Everyone’s favorite pollinator, butterflies are one of the most beautiful and mystical of our insect friends. However, many of us may look around this summer and wonder, “where did the Butterflies go? What is happening to these winged creatures?”
Today, we’ll answer some of your questions about what’s going on with our pollinator friends, and what we can do to help.
Where Did the Butterflies Go?
It’s true that some butterflies, such as the iconic monarch butterfly “overwinter,” or migrate to warmer climates during older months. However in recent years the population of overwintering monarch butterflies has decreased more than 80% from the past two decades.
In fact, the situation for monarchs is so dire, the U.S. Fish and Wildlife Service has estimated up to an 80% probability of extinction for Eastern Monarchs, and a 96-100% for Western Monarchs.
The truth is that many pollinators are facing a similar fate. Habitat loss and pesticide use are rampant in the United States. Pesticide use and habitat loss disrupt butterfly migration and mating patterns, resulting in fewer and fewer insects each year.
Filling our gardens with non-native species is another serious problem for beneficial insects. For centuries, gardeners have imported and planted foreign plants that have become invasive. They provide no habitat or food for our native butterflies, and they choke out the beloved native species that do provide these crucial resources for wildlife.
Why Butterflies are Important
Around one-third of all plants require pollination to set fruit– that includes our favorite mouth watering fruits and veggies, and show stopping flowers! Butterflies are important for their role as pollinators, and natural pest controllers.
Butterflies are also indicators of a healthy ecosystem. Where there are butterflies, there are likely to be other beneficial insects that protect our gardens.
In addition, they’re incredibly important to the food chain. In all cycles of life– egg, larvae, pupae, adult– butterflies are delicacies for various other animals including birds and bats. This rich biodiversity helps to support all of life on Earth!
Finally, we’d be remiss not to mention the aesthetic value of butterflies. It’s hard to put a price on the value of nature’s beauty. Watching their colorful, delicate wings float through a spring or summer day provides innate value to the human experience. Natural beauty is naturally healing, and we could all use a little more of both these days.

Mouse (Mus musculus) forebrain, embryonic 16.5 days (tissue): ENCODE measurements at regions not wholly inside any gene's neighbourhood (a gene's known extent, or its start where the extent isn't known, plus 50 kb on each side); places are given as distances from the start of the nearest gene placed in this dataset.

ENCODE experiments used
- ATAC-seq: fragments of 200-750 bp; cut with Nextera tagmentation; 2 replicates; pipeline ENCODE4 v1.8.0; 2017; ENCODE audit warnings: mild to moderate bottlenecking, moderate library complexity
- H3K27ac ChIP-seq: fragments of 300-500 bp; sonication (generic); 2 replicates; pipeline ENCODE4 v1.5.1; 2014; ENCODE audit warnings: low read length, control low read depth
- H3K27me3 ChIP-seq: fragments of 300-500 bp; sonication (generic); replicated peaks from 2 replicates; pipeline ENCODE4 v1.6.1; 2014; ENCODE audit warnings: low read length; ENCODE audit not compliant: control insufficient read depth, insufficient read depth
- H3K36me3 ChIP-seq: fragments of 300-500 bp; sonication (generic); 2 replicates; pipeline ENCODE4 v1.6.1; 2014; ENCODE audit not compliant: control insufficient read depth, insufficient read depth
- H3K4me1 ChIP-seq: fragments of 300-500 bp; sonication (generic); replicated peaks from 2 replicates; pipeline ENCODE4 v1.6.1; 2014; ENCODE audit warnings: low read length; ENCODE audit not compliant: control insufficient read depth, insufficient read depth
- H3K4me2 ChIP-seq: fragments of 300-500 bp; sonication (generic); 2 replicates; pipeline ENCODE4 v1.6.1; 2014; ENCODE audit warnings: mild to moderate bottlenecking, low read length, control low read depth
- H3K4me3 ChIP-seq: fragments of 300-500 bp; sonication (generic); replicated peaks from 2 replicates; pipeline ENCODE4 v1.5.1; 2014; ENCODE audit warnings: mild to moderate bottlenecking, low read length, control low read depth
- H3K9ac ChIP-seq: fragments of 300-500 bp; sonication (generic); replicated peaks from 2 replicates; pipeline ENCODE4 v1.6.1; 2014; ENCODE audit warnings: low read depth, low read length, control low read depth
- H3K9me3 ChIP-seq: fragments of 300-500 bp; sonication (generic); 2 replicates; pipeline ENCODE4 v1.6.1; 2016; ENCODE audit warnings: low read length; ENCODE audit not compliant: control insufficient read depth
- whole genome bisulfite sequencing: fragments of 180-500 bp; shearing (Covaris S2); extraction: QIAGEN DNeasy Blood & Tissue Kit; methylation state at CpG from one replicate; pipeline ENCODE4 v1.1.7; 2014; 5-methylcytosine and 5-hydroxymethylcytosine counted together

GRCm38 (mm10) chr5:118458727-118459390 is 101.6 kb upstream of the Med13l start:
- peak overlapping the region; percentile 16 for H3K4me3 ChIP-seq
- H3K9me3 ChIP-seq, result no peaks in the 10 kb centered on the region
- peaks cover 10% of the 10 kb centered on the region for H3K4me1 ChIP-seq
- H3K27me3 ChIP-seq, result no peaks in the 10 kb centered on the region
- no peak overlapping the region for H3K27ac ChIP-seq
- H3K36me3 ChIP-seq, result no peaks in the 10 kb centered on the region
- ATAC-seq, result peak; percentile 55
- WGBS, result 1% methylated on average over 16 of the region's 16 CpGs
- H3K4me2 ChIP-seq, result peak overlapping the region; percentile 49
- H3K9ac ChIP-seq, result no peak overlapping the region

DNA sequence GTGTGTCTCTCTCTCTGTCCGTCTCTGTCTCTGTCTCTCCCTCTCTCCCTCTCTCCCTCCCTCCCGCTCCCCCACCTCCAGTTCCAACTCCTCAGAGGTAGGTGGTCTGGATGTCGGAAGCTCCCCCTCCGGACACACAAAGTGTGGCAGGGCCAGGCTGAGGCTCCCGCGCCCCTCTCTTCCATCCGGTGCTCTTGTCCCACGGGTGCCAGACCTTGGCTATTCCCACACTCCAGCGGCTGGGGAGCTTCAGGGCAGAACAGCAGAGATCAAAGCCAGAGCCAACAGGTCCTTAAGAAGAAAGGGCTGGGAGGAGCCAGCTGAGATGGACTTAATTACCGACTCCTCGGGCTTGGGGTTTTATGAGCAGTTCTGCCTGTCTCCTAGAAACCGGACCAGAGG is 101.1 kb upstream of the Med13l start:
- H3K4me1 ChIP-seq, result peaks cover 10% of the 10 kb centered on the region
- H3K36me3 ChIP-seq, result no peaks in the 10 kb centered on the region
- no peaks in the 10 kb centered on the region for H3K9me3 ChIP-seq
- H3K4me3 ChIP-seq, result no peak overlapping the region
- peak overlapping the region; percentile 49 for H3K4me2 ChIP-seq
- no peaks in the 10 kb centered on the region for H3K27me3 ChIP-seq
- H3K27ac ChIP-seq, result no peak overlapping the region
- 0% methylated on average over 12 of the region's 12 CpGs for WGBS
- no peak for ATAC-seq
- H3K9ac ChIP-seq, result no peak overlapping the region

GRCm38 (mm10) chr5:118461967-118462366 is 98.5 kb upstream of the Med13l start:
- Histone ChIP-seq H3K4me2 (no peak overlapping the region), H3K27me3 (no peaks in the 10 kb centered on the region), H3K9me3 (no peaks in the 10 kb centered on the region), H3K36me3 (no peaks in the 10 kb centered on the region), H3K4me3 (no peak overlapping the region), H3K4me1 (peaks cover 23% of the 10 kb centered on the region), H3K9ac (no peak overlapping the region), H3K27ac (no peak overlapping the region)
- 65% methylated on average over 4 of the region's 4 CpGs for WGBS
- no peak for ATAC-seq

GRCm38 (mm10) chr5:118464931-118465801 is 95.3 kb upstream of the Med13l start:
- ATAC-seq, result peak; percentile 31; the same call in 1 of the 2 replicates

How to Help Butterflies
There are so many ways that our communities can band together to help the butterflies. And many of these start in our gardens.
Make a commitment to having a toxic-free garden. Ditch the pesticides and herbicides that kill pollinators, and destroy their food and habitat. Check out our posts on eco-friendly biocides and killing weeds naturally for help eliminating these toxic chemicals!
Consider planting a pollinator garden in your yard or neighborhood. Fill it with milkweeds, dill, fennel, spicebush, and other precious (native) plants the butterflies love. Set a neighborhood challenge by seeing if you can create a summertime “butterfly hotspot”!
There are ways to protect the pollinators that extend beyond our gardens as well. Migratory butterflies often rely on forested habitats to overwinter. However, this habitat is threatened by illegal logging practices. Try purchasing Forest Stewardship Council (or FSC) certified wood and paper products wherever possible. This ensures our paper products are produced sustainably, without causing long-term damage to the environment.
Another way to help all pollinators is to avoid purchasing “Genetically Engineered” foods. These plants are bred to be resistant to glyphosate, meaning they are sprayed with large amounts of the pesticides and herbicides that kill pollinators and their habitats.
Butterflies are a beautiful and wonderful part of living here on Earth. To see them go forever would be a tragedy for both our ecosystems and our own human experience. Luckily, there are things we can do that make a difference. Spread the word about the butterflies and how to save them. Share this post on social media, or send it out! The best way to make change is to spread awareness and inspire action.
Until Next Time,